Controversial plan to allow public access to San Joaquin River Parkway won approval

FRESNO. (KFSN) -- On an eight to six vote the members of the San Joaquin River Conservancy, voted to approve what was known as Access Point 5B, at Palm and Nees. It is the route preferred by a group of residents who live on the bluffs overlooking the River.

"I see this as a win for the residents of Fresno, we want to make this happen we are totally committed to making this happen," said Pete Weber.

Supporters of the other proposed access point, known as Alternative 1, at Riverview Drive, disagreed.

"We see the adoption of an option that destroys a city park, that overlooks the river it is going to completely destroy a bluff and old growth sycamore trees and then it builds a road that cost $3 million dollars more than the other option that I supported one, to a site that is still a landfill," said Tom Bohigian.

The San Joaquin River Conservancy board is made up of local elected officials and representatives of state agencies, and just two regular citizens appeared. The majority appeared swayed most heavily by support for 5B by the City of Fresno. Former City Manager Bruce Rudd, acting as Mayor Lee Brands special representative made it clear the city wanted 5B and could make life difficult if any other option was chosen.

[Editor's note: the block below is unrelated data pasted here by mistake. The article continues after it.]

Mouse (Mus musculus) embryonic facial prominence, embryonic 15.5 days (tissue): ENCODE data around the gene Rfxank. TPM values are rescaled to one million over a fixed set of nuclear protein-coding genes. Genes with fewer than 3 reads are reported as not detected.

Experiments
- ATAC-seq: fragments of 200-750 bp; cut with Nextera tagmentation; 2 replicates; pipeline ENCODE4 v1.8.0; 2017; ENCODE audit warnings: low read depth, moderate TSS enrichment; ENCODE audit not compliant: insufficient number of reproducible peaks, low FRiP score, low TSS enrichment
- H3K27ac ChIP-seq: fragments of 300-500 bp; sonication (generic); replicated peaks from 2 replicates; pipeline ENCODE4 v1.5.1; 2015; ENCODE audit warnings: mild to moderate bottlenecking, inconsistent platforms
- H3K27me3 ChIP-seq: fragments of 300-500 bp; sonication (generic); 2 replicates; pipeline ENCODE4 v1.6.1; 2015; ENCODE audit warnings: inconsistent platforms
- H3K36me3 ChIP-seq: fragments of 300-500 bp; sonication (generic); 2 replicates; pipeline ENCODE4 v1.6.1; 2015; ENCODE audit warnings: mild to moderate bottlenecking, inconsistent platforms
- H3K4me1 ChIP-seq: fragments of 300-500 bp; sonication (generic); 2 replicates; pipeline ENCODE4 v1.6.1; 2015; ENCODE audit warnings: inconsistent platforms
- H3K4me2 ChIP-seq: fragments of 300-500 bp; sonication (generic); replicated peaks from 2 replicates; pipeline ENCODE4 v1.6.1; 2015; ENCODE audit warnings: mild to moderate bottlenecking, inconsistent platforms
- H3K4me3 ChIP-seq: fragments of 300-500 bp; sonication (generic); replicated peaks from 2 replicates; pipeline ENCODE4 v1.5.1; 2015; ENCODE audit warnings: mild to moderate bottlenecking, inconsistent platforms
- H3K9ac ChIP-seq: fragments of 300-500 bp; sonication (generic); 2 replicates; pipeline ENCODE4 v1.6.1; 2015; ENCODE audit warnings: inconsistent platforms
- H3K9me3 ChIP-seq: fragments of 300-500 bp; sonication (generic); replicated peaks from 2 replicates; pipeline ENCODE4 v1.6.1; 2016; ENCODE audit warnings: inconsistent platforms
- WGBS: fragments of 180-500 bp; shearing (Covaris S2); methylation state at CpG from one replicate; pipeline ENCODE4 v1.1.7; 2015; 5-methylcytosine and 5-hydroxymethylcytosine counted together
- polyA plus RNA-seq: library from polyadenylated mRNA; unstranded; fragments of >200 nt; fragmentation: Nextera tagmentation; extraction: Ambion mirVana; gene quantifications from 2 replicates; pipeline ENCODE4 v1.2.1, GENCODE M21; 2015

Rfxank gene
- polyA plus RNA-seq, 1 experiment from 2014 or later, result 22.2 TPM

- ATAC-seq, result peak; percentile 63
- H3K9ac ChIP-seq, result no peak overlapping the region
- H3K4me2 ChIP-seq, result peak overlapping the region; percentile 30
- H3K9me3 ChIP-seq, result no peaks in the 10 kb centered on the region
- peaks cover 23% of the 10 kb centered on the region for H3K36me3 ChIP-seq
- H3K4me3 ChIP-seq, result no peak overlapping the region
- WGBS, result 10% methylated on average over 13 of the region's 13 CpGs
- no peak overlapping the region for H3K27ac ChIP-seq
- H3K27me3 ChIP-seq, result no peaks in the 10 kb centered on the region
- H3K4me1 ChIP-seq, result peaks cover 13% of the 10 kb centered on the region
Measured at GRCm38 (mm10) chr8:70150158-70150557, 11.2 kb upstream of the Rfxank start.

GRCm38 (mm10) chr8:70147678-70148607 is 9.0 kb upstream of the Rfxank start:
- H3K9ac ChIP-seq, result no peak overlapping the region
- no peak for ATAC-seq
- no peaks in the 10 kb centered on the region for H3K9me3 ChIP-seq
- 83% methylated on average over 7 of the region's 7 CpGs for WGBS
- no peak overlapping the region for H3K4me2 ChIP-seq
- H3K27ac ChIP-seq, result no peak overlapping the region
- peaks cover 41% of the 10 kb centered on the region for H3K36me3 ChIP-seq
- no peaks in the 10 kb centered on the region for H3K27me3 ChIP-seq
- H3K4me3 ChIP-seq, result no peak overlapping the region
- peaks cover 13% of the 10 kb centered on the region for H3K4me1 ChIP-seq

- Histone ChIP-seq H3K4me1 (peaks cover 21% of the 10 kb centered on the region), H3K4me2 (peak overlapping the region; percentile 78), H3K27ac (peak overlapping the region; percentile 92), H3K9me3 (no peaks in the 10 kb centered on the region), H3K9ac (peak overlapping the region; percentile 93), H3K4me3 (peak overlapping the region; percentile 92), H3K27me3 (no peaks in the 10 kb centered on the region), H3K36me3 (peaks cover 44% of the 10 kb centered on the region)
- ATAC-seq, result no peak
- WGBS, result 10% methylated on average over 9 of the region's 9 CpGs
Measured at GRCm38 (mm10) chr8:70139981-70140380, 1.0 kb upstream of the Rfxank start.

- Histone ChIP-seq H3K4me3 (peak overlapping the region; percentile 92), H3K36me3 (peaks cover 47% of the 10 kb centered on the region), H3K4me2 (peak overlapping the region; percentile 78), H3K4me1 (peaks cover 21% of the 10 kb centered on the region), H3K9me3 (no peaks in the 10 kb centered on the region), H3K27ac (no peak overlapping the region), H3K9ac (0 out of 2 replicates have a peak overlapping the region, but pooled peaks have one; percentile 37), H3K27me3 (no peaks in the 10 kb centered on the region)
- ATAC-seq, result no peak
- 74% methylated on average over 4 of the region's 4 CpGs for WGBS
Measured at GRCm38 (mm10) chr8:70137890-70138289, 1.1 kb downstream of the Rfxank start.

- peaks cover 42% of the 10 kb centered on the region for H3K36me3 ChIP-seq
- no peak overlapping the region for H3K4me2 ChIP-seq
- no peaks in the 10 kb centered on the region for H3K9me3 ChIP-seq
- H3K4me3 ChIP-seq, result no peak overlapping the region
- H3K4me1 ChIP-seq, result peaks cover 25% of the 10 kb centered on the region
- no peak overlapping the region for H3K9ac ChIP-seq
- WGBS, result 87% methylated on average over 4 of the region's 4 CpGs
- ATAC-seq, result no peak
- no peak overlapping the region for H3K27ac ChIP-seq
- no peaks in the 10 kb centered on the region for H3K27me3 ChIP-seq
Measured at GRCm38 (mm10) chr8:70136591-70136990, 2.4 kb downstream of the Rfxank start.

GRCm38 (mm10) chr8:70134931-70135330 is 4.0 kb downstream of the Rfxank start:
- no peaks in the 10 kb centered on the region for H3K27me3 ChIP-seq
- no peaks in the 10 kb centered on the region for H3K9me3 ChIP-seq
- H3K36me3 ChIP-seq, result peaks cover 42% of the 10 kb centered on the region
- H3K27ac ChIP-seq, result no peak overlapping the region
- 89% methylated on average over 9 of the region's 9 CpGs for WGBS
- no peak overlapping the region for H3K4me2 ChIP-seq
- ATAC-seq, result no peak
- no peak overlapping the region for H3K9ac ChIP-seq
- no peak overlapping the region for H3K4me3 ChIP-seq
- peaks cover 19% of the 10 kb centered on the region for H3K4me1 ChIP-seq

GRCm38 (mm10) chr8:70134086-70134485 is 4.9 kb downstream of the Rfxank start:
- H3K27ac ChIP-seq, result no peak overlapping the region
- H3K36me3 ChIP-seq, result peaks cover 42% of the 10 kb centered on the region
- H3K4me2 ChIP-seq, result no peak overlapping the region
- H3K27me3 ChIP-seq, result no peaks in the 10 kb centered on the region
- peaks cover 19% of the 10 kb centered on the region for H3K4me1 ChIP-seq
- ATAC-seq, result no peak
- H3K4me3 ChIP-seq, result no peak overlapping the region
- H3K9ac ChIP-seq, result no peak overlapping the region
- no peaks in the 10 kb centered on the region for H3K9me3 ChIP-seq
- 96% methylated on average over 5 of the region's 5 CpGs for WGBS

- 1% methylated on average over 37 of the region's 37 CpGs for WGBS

"And what I was trying to convey, and if it was taken as a threat that wasn't the intent and there is a reality that you need to partner with us," said Bruce Rudd.

Despite the vote, those who want to see Alternative 1 have not given up because the board added that they would give supporters of 5B one year to work out the considerable construction, legal and environmental obstacles. If they fail, Alternative 1 would prevail.

"At least the conservancy voted today, they didn't vote in our favor, however, they kept the door open for alternative 1 which we would like to see so we still have hope for the future we might have access there," said Sharon Weaver.

The state of California purchased this more than 5 hundred acres along the San Joaquin River as a park, for $10 million. Authorized Public access has been restricted for a dozen years, and the wait continues.
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